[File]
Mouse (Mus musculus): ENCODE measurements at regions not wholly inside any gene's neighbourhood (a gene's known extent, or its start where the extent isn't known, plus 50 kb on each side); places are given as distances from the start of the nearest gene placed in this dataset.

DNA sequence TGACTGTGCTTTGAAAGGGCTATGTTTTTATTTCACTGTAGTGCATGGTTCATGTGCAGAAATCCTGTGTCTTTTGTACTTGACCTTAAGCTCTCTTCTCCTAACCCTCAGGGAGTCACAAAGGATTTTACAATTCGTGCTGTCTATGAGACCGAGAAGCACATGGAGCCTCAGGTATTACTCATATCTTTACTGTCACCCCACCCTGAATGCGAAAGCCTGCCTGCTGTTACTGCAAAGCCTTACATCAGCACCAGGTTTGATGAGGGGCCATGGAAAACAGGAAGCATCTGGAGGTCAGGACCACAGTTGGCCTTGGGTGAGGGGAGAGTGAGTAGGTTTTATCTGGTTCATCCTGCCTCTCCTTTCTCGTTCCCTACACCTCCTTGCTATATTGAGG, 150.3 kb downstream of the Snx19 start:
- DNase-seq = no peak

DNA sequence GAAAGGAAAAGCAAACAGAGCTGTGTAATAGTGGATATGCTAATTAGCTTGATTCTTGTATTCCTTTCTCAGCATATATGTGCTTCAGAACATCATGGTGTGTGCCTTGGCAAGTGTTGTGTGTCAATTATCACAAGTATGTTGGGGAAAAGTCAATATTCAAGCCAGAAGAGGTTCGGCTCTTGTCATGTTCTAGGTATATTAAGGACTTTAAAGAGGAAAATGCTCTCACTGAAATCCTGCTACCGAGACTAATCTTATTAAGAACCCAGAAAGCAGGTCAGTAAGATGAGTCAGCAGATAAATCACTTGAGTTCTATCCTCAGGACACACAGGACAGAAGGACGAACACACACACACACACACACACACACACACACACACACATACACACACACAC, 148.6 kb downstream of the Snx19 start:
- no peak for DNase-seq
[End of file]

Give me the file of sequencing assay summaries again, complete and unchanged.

Mouse (Mus musculus): ENCODE measurements at regions not wholly inside any gene's neighbourhood (a gene's known extent, or its start where the extent isn't known, plus 50 kb on each side); places are given as distances from the start of the nearest gene placed in this dataset.

DNA sequence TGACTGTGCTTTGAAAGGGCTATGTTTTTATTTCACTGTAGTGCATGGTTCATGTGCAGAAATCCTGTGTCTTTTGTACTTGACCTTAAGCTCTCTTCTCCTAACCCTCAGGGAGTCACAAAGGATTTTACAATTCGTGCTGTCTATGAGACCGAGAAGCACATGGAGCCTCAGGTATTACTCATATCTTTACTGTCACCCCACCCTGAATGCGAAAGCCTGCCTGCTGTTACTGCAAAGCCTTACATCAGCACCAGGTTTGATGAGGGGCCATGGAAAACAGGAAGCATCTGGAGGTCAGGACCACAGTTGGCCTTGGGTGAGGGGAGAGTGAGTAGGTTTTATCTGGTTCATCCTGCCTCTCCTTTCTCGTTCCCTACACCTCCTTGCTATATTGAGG, 150.3 kb downstream of the Snx19 start:
- DNase-seq = no peak

DNA sequence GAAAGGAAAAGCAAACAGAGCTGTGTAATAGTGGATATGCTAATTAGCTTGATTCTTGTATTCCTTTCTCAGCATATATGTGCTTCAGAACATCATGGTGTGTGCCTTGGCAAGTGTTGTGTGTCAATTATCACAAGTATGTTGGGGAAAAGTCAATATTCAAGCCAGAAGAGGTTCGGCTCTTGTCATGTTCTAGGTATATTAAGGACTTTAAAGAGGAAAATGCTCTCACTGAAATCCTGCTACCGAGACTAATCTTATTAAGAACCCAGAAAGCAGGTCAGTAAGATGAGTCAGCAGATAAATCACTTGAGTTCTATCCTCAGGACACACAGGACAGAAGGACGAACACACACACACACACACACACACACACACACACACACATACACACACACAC, 148.6 kb downstream of the Snx19 start:
- no peak for DNase-seq